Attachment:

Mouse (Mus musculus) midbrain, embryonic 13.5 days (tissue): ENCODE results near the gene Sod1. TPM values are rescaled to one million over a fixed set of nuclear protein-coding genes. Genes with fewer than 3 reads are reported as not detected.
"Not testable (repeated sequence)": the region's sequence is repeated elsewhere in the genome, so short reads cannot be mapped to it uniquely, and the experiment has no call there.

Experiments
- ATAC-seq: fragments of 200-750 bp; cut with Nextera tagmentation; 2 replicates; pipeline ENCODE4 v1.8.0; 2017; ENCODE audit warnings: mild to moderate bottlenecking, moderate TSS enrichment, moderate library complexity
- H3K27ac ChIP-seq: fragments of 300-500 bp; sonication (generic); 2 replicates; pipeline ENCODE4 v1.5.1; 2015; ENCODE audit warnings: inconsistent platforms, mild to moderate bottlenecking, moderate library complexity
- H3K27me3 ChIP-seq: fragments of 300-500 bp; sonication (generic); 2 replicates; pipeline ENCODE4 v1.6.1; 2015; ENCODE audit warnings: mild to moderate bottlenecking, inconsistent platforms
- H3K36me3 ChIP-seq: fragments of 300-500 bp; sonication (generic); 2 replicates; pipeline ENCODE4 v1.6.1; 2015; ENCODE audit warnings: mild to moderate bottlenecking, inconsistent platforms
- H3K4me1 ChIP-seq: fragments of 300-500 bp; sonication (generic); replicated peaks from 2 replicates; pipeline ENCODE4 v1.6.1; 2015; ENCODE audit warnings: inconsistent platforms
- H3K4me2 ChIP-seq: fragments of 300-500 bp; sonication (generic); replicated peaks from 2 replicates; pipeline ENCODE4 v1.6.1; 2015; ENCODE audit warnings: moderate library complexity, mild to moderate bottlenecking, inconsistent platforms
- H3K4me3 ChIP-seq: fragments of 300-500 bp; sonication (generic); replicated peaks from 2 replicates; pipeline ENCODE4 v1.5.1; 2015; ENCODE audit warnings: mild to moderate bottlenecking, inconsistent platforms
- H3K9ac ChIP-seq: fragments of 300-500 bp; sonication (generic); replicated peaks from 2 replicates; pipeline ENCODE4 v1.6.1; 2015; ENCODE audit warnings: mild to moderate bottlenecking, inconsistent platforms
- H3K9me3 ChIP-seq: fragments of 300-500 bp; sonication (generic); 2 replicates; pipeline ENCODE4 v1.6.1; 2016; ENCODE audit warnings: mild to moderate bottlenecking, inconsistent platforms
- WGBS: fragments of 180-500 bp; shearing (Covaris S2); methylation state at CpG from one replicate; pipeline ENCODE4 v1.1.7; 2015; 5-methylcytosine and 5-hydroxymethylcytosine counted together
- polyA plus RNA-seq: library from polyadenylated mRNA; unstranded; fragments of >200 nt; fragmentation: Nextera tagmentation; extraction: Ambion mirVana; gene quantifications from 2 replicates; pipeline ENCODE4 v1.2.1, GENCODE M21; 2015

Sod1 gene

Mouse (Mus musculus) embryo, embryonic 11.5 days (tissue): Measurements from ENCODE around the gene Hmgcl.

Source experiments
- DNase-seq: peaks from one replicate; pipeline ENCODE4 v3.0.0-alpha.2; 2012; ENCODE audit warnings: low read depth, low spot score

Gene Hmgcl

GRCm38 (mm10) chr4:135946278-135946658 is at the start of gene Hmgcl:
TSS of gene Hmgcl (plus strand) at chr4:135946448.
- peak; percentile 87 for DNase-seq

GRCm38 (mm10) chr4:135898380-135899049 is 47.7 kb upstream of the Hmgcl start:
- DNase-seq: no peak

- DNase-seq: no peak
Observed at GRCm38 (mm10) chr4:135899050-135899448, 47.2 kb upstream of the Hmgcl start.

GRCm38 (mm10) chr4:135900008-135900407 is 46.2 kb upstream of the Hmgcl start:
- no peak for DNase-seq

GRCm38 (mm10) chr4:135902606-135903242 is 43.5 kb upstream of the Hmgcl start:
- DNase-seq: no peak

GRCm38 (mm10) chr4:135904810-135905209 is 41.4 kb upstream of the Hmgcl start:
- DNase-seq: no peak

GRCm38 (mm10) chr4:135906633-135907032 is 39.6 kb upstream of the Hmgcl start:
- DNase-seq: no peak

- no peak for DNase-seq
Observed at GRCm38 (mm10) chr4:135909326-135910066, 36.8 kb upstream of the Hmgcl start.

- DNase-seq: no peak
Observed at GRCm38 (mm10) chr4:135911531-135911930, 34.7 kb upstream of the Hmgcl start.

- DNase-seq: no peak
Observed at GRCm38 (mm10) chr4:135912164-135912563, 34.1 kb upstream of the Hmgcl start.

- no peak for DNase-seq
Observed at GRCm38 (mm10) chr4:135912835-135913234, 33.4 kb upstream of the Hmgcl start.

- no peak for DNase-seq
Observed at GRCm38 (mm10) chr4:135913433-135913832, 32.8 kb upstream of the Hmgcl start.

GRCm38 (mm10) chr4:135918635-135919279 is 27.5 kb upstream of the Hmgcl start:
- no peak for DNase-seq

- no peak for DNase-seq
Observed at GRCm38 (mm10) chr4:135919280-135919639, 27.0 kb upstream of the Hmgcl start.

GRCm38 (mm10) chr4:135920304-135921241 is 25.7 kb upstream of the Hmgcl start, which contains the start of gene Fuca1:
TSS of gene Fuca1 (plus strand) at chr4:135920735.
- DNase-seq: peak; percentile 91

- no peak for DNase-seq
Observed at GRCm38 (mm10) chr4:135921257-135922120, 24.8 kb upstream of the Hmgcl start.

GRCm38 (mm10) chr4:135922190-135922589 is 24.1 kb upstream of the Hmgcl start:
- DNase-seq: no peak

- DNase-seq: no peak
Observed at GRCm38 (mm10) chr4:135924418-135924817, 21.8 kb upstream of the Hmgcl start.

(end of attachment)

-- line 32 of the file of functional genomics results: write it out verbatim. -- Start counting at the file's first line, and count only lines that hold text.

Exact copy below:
- DNase-seq: no peak